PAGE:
London, Black Poor, 1786

    Listing destitute Londoners, this small but intriguing collection provides a glimpse into a largely forgotten chapter of Black British history

    Over the course of 1785, it became apparent that increasing numbers of Black people were living in extreme poverty in London with no means of support. Although some were distressed mariners from both the merchant service and the Royal Navy, a significant proportion are thought to have been Black Loyalist refugees who were evacuated to Britain following American Revolutionary War. 

    Great sympathy was felt for the plight of these poor Londoners and support was initially a matter of private charity, beginning with a concerned baker and a bookseller. However, it developed during early 1786 into a broader group of affluent and influential figures – abolitionists, Quakers, philanthropists and others – and became formalized as the Committee for the Relief of the Black Poor. In addition to providing a dole in the form of bread or alms, the Committee also provided healthcare facilities at a sick-house in Fitzrovia. The transcripts included in this collection document those who received support under the scheme.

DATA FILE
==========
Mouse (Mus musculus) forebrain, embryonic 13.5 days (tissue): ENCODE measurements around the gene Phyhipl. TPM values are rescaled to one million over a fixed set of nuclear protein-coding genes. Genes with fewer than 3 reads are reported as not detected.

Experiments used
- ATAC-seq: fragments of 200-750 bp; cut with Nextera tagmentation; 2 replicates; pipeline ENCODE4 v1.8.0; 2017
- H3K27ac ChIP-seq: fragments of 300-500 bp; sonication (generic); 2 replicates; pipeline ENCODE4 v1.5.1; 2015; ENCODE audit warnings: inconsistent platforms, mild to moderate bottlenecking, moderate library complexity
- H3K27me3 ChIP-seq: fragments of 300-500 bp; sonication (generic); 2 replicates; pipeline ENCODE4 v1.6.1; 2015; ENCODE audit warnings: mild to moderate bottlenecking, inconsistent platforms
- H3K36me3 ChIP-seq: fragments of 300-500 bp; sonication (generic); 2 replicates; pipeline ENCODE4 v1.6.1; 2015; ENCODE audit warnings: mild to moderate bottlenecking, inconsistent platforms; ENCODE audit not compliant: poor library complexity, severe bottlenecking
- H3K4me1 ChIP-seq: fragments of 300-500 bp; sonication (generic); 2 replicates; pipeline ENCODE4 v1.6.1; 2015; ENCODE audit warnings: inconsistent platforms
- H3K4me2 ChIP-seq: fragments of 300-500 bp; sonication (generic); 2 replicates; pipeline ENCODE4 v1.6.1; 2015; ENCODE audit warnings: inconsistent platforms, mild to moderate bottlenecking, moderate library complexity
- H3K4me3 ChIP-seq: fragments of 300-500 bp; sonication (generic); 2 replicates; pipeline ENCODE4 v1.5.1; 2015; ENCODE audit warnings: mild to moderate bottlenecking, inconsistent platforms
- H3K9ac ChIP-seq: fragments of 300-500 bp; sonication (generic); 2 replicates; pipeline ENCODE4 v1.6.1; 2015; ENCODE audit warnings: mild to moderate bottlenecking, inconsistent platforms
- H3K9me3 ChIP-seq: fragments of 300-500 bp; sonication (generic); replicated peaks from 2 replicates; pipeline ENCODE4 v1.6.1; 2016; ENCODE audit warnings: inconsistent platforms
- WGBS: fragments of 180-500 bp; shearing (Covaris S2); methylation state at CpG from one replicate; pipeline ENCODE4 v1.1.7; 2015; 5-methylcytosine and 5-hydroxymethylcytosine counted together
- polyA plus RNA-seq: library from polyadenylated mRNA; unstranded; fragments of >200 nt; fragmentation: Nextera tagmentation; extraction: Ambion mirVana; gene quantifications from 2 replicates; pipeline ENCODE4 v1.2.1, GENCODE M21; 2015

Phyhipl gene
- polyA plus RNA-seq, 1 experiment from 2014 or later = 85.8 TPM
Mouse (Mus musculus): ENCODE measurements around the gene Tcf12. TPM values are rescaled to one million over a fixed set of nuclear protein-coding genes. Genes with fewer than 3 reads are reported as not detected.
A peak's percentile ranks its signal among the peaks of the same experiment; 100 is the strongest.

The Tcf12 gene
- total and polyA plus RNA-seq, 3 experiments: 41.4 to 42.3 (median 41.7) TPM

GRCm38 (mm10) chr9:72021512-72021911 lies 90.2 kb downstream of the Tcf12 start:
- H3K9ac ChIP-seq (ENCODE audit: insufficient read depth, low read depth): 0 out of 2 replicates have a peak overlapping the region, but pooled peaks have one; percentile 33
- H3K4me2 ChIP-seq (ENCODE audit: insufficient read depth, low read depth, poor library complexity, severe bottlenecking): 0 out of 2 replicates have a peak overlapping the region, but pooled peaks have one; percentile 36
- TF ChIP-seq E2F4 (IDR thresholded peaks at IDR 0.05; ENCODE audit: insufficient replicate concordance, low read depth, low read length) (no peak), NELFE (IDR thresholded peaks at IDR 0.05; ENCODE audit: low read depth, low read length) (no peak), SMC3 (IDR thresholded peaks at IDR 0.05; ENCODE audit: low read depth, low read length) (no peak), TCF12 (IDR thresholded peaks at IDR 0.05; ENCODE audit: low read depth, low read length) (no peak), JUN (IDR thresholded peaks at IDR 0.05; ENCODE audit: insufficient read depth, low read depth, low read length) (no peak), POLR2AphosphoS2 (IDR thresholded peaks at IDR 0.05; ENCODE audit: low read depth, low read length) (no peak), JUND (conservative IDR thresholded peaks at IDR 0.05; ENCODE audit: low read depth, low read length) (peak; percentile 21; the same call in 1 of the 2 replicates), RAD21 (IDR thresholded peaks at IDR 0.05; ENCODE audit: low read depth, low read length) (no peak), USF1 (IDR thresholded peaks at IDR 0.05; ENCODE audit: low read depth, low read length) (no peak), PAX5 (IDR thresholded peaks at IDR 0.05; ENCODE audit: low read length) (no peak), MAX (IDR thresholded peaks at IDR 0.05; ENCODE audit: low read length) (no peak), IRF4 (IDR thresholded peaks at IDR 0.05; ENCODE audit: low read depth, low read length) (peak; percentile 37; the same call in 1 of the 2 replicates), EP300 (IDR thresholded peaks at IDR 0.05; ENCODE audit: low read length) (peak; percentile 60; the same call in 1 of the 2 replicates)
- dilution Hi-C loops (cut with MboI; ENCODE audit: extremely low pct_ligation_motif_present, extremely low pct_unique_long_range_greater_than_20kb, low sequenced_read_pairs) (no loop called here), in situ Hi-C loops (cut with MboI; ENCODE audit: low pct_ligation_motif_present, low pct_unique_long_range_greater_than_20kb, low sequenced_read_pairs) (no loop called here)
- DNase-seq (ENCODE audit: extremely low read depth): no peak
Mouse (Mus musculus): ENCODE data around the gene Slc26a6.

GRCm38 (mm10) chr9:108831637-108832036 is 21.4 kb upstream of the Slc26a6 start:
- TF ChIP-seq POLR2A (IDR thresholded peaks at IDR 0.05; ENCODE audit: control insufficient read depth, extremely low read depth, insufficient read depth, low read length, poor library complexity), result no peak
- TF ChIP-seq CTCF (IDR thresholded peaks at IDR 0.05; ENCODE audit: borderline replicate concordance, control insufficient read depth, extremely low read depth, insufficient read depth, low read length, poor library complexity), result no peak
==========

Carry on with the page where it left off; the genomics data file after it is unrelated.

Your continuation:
Sierra Leone Resettlement Scheme, 1787

    The Sierra Leone resettlement scheme of 1787 was designed to address the number of Black poor on the streets of London while populating the West Coast of Africa with loyalists who would establish industry and trading links in the British Colony.

    After arriving at Frenchman's Bay in Sierra Leone on 10th May 1787, the venture soon proved unsuccessful. The new colonists were offered little to no official support and were expected to fend for themselves. There were many deaths due to disease, some hostility from the indigenous people and a number of those who did not die were captured by passing ships and sold into slavery.

    The passenger lists for the vessels provide fascinating insights and group the colonists under a number of descriptions – the most common being single black men. Each transcript includes a passenger’s name, description, marital status, embarkation date and location as well as the name of the ship they sailed on.

    Caribbean Marriage Index 1591-1905

    Findmypast’s Caribbean Collection has been bolstered with over 15,000 new marriage records from Barbados, the Dominican Republic, Cuba, Haiti, Jamaica and Puerto Rico.

    Dating as far back as 1591, the records can reveal useful details for the Caribbean branches of your family tree. Discover the bride and groom's names, where and when they married and more.

    Devon Burials

    Over 19,000 additional burials from three Devon cemeteries are now available to search on Findmypast. These new additions cover:

    • Tavistock, Dolvin Road Cemetery (1834-1886)
    • Tavistock, Plymouth Road Cemetery (1882-1995)
    • Plympton, Drake Memorial Park (1943-1966)